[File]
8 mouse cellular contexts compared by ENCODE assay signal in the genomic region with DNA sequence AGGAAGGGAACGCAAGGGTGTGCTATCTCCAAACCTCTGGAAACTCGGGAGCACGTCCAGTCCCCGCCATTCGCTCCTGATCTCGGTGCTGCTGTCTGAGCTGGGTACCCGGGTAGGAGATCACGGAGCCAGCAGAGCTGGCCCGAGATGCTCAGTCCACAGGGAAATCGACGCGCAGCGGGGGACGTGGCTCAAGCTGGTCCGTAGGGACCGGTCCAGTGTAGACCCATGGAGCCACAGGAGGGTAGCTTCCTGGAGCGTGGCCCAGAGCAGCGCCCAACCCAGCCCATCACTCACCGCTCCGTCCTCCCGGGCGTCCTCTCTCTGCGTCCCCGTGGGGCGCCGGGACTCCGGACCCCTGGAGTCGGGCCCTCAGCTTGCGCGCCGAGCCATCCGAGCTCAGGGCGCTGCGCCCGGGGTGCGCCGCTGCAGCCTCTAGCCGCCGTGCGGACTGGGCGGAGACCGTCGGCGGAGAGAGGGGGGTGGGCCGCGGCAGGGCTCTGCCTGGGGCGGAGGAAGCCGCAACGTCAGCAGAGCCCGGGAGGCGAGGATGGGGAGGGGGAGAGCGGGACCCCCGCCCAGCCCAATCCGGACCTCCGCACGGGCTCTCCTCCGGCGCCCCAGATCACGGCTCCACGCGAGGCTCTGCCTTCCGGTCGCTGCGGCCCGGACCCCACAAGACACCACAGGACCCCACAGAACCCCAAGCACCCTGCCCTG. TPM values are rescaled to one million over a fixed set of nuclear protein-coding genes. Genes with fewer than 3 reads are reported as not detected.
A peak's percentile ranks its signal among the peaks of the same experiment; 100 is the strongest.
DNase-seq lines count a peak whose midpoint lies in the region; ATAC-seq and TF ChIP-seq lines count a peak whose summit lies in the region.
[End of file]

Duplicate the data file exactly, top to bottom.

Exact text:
8 mouse cellular contexts compared by ENCODE assay signal in the genomic region with DNA sequence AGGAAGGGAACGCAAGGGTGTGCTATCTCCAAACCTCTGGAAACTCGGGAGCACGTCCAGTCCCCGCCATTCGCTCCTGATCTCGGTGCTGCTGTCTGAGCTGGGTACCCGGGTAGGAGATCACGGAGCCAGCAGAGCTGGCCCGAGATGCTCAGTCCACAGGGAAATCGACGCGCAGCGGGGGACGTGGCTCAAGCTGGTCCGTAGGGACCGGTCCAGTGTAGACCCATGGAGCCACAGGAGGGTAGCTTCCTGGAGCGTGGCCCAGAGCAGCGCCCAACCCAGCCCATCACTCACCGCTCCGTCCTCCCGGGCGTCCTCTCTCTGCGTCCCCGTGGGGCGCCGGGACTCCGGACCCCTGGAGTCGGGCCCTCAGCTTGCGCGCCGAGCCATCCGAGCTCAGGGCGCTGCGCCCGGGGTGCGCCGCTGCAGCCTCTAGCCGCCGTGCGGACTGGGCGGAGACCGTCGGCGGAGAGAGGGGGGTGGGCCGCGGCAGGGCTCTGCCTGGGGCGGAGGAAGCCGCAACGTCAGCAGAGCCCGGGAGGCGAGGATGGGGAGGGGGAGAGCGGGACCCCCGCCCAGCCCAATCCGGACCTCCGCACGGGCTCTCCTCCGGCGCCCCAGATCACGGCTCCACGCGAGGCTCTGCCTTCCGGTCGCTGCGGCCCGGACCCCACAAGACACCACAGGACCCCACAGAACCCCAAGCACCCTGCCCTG. TPM values are rescaled to one million over a fixed set of nuclear protein-coding genes. Genes with fewer than 3 reads are reported as not detected.
A peak's percentile ranks its signal among the peaks of the same experiment; 100 is the strongest.
DNase-seq lines count a peak whose midpoint lies in the region; ATAC-seq and TF ChIP-seq lines count a peak whose summit lies in the region.